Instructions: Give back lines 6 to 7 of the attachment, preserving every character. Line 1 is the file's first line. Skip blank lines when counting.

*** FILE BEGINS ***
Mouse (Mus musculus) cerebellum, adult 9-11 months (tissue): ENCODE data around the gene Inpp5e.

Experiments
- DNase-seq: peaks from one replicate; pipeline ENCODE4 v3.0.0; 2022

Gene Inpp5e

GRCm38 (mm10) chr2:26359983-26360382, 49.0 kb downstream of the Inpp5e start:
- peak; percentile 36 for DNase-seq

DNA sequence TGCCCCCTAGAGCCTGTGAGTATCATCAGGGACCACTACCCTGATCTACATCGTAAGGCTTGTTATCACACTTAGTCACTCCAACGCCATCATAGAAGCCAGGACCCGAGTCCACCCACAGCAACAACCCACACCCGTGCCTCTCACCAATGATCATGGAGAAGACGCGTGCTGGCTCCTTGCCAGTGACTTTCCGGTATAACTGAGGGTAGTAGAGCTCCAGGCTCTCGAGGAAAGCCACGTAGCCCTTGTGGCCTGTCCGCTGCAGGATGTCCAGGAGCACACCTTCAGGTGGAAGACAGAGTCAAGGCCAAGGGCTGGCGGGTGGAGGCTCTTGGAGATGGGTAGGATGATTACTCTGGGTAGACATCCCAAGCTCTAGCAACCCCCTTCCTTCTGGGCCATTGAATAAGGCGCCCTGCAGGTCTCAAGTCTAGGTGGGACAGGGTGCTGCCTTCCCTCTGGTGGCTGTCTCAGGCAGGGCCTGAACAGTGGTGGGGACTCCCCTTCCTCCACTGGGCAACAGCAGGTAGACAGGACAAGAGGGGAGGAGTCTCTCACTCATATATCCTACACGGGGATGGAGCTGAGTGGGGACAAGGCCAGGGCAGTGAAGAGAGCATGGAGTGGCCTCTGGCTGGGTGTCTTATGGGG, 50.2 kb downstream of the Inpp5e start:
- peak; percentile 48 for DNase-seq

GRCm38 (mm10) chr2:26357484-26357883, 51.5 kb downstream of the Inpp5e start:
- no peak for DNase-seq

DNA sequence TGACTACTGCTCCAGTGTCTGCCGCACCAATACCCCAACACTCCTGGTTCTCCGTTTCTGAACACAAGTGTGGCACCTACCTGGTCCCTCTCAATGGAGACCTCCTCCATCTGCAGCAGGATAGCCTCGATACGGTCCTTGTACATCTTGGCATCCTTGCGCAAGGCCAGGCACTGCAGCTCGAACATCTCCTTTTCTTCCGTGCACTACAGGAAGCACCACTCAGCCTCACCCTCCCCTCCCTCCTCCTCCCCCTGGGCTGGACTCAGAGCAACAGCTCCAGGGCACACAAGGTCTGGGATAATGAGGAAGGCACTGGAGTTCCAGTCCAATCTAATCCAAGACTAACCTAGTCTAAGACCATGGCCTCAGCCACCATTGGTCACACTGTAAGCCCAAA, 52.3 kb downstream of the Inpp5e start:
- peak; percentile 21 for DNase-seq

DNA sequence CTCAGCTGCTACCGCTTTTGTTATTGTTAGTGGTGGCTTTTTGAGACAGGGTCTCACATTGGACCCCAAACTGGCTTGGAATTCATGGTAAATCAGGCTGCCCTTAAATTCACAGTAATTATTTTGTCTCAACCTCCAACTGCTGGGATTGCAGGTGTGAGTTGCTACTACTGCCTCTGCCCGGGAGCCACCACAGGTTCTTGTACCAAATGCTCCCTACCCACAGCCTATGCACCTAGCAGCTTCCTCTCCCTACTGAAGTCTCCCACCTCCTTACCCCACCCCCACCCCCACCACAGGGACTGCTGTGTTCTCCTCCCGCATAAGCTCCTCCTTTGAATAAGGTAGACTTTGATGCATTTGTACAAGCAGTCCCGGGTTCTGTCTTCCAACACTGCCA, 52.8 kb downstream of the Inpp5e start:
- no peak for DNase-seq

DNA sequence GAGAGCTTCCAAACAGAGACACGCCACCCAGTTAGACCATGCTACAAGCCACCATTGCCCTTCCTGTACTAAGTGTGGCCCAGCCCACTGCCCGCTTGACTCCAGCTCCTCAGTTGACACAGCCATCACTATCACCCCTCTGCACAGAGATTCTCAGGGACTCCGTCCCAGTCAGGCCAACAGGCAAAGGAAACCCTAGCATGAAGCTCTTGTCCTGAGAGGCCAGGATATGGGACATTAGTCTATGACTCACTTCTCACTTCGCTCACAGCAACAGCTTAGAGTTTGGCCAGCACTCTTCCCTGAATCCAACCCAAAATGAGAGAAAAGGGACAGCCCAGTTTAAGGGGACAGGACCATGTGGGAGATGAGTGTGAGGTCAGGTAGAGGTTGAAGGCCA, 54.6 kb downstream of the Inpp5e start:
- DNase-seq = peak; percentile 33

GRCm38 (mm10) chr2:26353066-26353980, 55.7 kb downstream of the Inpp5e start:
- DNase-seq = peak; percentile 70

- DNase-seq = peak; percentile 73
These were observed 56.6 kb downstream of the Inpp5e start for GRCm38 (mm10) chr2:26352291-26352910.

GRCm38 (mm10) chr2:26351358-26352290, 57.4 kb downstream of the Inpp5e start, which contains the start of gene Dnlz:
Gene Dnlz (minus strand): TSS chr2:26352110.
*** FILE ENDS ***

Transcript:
- peak; percentile 36 for DNase-seq

DNA sequence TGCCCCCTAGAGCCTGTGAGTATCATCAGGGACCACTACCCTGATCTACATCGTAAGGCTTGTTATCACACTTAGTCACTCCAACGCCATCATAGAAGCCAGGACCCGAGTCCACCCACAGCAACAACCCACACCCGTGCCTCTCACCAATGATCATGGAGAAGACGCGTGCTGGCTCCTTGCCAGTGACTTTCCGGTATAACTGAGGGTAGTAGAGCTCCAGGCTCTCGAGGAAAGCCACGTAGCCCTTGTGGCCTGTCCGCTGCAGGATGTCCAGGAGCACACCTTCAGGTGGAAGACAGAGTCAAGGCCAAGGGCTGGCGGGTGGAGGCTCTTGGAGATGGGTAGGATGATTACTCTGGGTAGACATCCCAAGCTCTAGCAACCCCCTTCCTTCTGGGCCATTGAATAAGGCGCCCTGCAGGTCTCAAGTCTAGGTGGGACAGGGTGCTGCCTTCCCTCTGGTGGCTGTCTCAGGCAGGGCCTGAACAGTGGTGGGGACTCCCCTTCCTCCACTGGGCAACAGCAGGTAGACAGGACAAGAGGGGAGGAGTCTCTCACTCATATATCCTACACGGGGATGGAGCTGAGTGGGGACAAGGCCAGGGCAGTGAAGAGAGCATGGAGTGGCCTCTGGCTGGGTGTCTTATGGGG, 50.2 kb downstream of the Inpp5e start: